Within limits an employer can set up their own rules about how employees inform them when they are sick. Self certification form SC2 is for employees to certify themselves as sick for the first seven days of sickness for SSP purposes, after which a Medical Statement - now known as a 'fit note' - from a GP is required. Alternatively, employers can use their own self-certificate form but must always maintain basic records of sickness absence and amounts of SSP paid.

In addition to SSP, the Agricultural Wages Sick Pay scheme provides a payment of at least the minimum agricultural wage for employees (employed prior to Oct 1 2013) unable to work due to any illness including illness related to pregnancy or maternity, or due to an injury that occurred while at work or on the way to or from work. Entitlement to AWSP is based on the employee's length of service with the same employer, requiring a minimum service of 12 months before entitlement arises and the amount paid includes any payment of SSP.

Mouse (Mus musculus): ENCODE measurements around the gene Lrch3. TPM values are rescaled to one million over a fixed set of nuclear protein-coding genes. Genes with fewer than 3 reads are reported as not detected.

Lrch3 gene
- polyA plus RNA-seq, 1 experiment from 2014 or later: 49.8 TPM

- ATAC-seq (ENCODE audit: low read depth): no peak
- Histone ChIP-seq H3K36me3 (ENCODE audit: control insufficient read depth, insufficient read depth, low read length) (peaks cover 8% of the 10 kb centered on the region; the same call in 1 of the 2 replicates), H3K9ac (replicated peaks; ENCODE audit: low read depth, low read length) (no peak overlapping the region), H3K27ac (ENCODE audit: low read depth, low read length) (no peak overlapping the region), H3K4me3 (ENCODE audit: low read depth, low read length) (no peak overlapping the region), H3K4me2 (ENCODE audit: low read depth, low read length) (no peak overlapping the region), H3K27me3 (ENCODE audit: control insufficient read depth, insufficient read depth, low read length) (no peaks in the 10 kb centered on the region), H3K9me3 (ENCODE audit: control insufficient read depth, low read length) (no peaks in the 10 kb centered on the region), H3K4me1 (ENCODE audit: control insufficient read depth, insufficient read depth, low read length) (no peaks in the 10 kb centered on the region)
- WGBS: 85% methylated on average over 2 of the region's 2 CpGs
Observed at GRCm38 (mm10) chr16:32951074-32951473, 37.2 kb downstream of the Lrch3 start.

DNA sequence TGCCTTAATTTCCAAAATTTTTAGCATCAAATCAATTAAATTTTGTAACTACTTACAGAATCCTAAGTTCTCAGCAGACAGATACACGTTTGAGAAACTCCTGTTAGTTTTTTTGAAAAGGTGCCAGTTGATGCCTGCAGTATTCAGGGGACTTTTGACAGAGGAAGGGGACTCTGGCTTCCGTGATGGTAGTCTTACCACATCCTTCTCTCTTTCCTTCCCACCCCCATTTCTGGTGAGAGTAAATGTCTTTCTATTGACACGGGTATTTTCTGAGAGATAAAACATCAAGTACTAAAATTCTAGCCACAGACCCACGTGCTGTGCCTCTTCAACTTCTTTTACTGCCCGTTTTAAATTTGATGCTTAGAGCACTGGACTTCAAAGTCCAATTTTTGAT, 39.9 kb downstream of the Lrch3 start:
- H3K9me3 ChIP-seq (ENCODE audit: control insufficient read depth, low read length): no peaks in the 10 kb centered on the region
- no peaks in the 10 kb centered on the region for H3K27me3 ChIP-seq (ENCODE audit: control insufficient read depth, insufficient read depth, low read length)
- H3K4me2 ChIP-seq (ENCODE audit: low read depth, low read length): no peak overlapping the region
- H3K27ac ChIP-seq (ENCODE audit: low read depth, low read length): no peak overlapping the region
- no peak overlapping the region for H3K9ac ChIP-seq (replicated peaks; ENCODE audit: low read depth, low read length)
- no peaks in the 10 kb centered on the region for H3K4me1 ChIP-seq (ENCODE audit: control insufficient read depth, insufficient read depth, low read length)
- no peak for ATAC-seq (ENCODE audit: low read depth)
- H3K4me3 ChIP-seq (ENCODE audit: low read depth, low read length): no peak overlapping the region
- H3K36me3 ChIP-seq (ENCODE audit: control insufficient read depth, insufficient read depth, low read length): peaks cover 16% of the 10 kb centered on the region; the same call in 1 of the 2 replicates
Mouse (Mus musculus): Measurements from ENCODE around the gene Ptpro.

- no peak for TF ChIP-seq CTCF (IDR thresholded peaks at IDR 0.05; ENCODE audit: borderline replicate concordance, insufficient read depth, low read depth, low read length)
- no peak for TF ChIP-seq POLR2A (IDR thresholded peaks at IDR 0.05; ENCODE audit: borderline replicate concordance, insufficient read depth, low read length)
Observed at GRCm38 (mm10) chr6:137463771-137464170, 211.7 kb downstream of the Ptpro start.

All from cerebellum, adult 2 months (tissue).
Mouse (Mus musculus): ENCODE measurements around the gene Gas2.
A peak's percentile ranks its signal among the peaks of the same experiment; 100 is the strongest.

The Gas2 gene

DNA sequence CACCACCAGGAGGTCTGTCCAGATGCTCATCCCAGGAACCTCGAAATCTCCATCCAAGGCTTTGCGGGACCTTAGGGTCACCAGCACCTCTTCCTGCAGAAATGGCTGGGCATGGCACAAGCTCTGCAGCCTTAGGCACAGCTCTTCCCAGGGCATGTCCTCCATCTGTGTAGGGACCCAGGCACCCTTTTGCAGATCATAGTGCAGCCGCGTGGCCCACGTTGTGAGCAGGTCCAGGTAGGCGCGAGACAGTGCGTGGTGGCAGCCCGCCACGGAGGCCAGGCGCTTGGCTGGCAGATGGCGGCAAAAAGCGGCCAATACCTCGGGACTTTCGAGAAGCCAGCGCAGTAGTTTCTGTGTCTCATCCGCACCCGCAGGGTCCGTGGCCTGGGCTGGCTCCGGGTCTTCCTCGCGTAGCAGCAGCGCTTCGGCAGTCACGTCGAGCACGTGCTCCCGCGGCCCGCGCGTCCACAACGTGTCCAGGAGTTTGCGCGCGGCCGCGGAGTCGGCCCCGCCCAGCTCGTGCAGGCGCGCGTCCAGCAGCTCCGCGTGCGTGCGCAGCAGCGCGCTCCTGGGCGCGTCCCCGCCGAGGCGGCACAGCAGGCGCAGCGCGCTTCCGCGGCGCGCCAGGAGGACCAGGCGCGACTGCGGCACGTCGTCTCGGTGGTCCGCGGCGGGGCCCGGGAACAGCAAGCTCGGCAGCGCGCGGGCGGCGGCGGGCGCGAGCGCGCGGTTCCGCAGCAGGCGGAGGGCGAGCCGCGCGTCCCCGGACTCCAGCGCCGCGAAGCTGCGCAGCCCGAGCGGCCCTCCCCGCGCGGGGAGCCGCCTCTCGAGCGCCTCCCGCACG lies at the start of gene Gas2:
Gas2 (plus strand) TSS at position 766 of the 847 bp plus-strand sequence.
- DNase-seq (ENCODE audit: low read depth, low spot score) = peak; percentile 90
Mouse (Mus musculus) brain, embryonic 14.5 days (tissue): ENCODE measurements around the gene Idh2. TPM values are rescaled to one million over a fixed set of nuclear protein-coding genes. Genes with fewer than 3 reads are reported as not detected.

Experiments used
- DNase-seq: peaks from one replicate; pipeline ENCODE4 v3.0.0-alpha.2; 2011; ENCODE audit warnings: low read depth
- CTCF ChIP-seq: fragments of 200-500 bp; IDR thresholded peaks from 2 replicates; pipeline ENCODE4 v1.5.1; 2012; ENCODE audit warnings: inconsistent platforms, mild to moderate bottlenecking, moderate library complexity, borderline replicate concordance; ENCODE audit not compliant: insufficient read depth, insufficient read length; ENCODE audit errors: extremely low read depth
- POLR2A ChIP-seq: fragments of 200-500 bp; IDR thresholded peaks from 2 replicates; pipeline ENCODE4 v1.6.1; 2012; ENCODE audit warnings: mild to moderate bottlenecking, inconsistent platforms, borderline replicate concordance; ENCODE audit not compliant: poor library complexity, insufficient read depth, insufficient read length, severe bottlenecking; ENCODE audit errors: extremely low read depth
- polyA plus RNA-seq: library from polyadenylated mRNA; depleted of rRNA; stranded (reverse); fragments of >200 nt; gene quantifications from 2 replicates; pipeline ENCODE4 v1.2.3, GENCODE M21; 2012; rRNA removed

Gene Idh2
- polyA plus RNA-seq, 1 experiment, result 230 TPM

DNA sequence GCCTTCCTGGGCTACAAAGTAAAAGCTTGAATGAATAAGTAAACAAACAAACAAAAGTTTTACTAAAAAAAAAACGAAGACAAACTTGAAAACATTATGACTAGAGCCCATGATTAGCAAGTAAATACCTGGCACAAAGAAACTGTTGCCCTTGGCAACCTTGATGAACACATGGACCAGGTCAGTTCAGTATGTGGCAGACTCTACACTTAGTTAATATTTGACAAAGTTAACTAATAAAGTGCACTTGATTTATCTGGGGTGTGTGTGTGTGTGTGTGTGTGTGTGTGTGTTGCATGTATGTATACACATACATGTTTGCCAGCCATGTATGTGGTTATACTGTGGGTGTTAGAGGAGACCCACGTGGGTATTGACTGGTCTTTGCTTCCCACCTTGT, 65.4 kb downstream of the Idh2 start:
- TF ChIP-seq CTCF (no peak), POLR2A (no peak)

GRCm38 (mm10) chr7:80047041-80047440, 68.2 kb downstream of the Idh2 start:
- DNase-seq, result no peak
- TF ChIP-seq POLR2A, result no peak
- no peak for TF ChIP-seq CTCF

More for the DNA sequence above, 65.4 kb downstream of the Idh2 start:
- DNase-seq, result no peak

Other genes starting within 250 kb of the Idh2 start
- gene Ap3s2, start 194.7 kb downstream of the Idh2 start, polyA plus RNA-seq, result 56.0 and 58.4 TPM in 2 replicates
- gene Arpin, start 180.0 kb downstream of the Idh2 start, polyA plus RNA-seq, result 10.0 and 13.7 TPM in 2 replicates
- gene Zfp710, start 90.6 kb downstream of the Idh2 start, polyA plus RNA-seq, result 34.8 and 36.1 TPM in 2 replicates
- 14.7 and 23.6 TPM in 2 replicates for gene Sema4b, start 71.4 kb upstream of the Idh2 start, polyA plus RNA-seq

Many of the rules for AWSP are broadly the same as for payment of SSP, including:

  • The requirement for an employee to inform their employer of their illness.
  • The need to provide written evidence in the form of a Medical Statement where the period of sickness lasts longer than seven days.
  • No payment of AWSP for the first three days of sickness.

The AWSP scheme is covered by the Agricultural Wages Board Order in detail and advice on SSP is also available from Business Link.

In Scotland:

In Northern Ireland:

Sick notes & fit notes